From SMBs driving leads to their owner-operated shop to a national brand channeling the trends of an individual location, and everything in between, there are decidedly right and wrong ways to leverage a PPC budget.

Here are my top 10 ways to win at local PPC.

1. Claim Your Local Listings!

Google My Business (GMB) has evolved a lot over the years.

Leaving your brand’s local listing open for a malcontent to wreak havoc on your brand is not only is bad branding, but it also deprives you of a powerful SEO/PPC marketing channel.

GMB allows you to:

  • Monitor and respond to reviews about your business.
  • Share promotions.
  • Unlock placements on the search engine result page (SERP).

The data from GMB helps inform ad placements, as well as provide reviews.

Google my business (GMB)

Unfortunately, GMBs do require a physical address (no P.O. boxes) – some businesses opt to use their home address or main office, while others forgo GMB.

Claiming your location requires requesting a post-card with a unique code (usually arrives in 10-15 days).

It’s worth noting that Microsoft Advertising does not require a claimed listing to include location extensions.

2. Set Campaigns Up by Location vs. Service

There are pros and cons to each, but the structural choice ultimately boils down to the following:

  • Are all of your service areas the same?
  • Are there distinct market indicators that require more budget allocation control?

If different locations you serve represent drastically different market opportunity (due to affluence, demand, and other factors), you’ll want to make the campaigns oriented around your local market, and the ad groups as your services.

location specific campaigns

If the services you offer represent drastically different margins, volume, and other factors that influence your ability to service your customers, you’ll want to make campaigns service focused.

The ad groups will be the different ways those services can be sought after/allow you to layer on audiences for ad copy. In this scenario, all locations would be lumped into one campaign.

service specific campaigns

A major deciding factor is whether you have your GMB claimed for each location (and if it’s possible to have one per location).

As mentioned earlier, GMB opens up additional ad placements, extensions, and ways to engage with your audience.

You can’t tell Google which location to serve, so ideally you’ll only have one GMB listing per campaign. – Read more

Google tests carousel local pack with ads included

My Post - 2019-08-02T164352.696.pngIn this new design, Google is not showing as many local results by default.

Google has been testing a new design for the “local pack,” the local results box in the search results. This new design shows the local results in a scrollable carousel format and now also includes an ad spot at the top.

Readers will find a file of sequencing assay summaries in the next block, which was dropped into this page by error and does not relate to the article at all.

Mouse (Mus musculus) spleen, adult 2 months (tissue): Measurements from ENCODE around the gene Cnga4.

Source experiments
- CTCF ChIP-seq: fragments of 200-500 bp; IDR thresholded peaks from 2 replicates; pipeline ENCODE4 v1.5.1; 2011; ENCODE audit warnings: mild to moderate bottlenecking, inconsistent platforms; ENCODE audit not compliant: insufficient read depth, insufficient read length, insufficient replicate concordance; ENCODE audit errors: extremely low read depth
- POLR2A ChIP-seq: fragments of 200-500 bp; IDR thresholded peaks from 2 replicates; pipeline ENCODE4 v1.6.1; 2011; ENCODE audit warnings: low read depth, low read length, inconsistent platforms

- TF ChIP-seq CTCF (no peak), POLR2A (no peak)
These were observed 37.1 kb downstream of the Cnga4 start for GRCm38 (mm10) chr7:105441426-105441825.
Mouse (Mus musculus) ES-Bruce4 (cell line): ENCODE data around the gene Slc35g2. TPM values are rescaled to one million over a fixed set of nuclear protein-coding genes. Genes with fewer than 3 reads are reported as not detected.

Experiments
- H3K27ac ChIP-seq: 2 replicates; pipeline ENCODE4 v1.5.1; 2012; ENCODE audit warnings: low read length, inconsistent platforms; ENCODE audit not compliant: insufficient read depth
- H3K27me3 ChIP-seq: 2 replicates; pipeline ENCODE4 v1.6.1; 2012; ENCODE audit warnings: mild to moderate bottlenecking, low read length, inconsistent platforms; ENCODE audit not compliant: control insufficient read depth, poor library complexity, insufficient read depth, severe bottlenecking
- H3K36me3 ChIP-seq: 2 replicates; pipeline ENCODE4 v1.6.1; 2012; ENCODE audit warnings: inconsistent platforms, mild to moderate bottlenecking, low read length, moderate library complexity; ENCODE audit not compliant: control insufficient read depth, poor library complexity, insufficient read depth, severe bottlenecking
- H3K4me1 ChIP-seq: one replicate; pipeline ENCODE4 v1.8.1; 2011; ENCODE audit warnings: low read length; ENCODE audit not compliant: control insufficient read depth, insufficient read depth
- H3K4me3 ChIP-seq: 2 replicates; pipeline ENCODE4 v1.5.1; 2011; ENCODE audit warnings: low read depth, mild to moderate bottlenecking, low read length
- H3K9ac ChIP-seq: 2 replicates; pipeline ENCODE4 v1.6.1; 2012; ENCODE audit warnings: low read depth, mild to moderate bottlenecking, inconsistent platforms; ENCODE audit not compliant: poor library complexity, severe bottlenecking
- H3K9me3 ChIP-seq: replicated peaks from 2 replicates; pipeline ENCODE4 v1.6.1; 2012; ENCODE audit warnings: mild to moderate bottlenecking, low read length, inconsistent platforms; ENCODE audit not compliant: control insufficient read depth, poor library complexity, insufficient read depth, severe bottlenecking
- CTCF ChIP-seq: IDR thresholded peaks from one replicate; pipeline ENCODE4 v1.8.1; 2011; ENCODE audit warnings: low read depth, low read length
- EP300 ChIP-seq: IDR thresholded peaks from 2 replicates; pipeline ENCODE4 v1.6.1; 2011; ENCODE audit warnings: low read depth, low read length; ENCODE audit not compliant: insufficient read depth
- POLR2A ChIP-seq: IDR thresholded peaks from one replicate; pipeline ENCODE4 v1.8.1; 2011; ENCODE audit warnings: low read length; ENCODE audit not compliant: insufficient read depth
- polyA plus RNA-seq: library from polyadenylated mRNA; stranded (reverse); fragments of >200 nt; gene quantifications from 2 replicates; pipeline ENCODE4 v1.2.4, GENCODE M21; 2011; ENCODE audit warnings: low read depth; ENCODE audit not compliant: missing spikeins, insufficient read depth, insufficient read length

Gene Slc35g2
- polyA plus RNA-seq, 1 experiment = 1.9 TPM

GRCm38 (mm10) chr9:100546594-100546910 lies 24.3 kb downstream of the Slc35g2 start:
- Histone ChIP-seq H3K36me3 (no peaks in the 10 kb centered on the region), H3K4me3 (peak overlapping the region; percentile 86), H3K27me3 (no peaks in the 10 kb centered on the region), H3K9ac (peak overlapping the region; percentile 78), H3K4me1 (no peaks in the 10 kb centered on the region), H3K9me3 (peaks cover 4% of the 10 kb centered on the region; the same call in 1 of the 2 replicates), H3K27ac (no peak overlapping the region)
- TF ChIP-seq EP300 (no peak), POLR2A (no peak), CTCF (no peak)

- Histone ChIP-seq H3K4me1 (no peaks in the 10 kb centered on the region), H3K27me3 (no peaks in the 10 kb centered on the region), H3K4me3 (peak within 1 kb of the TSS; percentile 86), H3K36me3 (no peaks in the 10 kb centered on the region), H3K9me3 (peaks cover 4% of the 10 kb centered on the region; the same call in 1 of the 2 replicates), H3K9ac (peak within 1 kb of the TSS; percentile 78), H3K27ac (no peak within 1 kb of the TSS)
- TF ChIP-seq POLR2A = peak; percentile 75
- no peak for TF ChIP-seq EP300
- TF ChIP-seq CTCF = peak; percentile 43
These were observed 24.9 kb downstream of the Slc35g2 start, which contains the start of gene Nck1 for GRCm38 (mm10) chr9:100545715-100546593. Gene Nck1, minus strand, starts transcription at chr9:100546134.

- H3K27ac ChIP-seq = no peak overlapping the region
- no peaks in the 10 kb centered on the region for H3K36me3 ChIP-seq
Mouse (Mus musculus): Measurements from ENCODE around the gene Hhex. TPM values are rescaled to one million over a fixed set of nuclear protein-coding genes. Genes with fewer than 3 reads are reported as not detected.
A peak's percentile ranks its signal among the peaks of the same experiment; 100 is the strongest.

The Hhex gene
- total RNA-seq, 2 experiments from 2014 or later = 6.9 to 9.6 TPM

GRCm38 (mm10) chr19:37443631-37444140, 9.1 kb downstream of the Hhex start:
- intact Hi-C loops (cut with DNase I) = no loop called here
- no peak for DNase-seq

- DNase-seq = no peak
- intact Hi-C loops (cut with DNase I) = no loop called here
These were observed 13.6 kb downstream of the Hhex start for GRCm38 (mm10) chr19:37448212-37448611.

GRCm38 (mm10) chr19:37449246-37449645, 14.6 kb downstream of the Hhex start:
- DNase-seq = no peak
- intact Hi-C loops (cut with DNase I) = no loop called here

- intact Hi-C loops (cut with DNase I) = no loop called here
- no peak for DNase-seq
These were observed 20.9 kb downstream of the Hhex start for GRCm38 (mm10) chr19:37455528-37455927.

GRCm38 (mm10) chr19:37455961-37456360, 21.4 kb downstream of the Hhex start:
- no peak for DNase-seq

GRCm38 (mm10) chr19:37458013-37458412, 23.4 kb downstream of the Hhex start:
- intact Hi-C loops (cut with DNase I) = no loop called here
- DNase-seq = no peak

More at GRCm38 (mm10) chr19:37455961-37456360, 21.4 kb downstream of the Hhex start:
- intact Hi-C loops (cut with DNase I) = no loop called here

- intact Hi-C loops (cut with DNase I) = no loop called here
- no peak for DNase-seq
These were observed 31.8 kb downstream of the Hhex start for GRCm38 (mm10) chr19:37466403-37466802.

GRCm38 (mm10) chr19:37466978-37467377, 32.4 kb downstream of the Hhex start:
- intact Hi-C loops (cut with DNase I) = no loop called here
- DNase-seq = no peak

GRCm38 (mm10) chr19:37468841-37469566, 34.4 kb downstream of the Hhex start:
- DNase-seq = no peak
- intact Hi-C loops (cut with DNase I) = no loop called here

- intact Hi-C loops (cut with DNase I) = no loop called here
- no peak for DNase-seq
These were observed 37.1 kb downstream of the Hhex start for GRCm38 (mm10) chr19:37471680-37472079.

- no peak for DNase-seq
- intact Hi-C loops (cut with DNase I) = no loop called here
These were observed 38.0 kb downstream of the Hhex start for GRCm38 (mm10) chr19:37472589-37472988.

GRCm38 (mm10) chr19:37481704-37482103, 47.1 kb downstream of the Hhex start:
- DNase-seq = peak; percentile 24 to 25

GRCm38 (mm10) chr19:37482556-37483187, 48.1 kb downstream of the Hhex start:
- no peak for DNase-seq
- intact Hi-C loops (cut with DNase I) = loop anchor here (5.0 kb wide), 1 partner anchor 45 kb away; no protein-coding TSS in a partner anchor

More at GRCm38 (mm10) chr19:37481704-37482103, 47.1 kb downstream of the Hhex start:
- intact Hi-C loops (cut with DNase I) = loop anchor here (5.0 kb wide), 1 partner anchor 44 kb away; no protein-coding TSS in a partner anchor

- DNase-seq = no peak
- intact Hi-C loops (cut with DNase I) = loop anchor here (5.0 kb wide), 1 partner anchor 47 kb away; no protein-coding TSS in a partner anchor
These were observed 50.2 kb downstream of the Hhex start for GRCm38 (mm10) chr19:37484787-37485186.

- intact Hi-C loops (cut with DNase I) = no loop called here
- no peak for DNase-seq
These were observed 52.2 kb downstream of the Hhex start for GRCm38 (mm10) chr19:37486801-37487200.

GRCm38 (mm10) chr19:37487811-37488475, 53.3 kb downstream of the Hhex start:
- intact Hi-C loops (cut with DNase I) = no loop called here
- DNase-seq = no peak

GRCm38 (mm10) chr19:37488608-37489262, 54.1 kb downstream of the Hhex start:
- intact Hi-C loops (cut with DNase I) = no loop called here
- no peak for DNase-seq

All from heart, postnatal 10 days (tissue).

What it looks like. Mike Blumenthal posted about this new design on his blog, he has been covering these scrollable local packs for the past couple months now. Here is a screen shot not just showing the carousel format, but also the static, non-scrollable, ad spot above the carousel for organic local listings. – Read more

 

Simplifying Google Analytics configuration with Google Tag Manager

My Post - 2019-07-30T175728.422Using analytics through GTM allows you to simplify the code in place on your site and quickly set up advanced features like cross-domain tracking.

Google Analytics is a crucial part of any online marketer’s toolbox. Getting analytics data starts with a proper installation of the tracking code. Thankfully, Google Tag Manager makes this process simple, even when modifications to the Analytics code are required.

Google Tag Manager (GTM) allows you to deploy Google Analytics tracking without adding any further code to your website. Extensive configuration options allow you to tweak the setup based on your needs.

In this article, I’ll cover how to set up Google Analytics through GTM, along with some tips for customization based on your needs.

Installing a global Google Analytics tag

Navigate to your desired GTM account and container. From the Overview screen, select “Add a new tag.” – Read more

Small-budget guide to testing ad copy, landing pages, and more

My Post - 2019-07-30T170947.246When you have a smaller digital marketing budget, you might think that testing should take a backseat to efficiency and driving conversions – but that would be short-sighted.

In order to stay competitive, continue to take up more market share, and keep up with the changing digital space it’s important to always be testing.

That said, you can test almost anything, but don’t get bogged down with your options. With a small budget, it’s important to focus on one or two tests at a time to make sure that you can reach statistical significance relatively quickly.

In this post, we’ll focus on some of the most important tests you can run:

1. Ad copy testing

2. Landing page testing

3. Testing new engines and ad formats

Ad copy testing 

Ad copy testing can do more than lead to more efficient ads. It can be a very effective tool for testing messaging that you can apply to other marketing efforts like your website, emails, and other digital marketing collaterals. Testing different messages can also help to understand your customer base and the ways they engage with your ads. Is there something that is getting a strong CTR but not converting down-funnel? Maybe you aren’t qualifying the user. My recommendation is to run at least two versions of your ads at all times, with particular attention paid to calls-to-action, pre-qualifiers, and value propositions.

In the image below, a bunch of hotel aggregators shows different value propositions – discounts, price comparisons, and selection:

ad copy testing examples

If you’re a hotel aggregator trying to draw eyes and clicks, consider those main value props and how to stand out from the crowd. If you have a unique selling proposition, for example, exclusive access to boutique hotels, use it and see how users react. – Read more

Five ways to target ads on Google that don’t involve keywords

My Post - 2019-07-30T163733.278.pngGoogle is synonymous with search, but there are many different ad types available to Google advertisers that don’t require keyword targeting at all.

In fact, Google Ads can be a particularly powerful tool for marketers who want to test different digital ad types without the complexity of managing multiple publishers. While Google isn’t quite a one-stop-shop for all digital advertising, it comes close.

So, if you want to expand your digital advertising strategy beyond keyword targeting, but aren’t ready to venture beyond Google, here are some tactics you can test from within your Google Ads account.

Display ads

Google’s display network (GDN) is comprised of over two million websites and reaches 90% of global internet users. Display ads come in a variety of flavors, but for the purpose of categorization, when I refer to display ads, I mean banners and text ads (as opposed to video ads) which run on websites such as blogs, YouTube and within apps.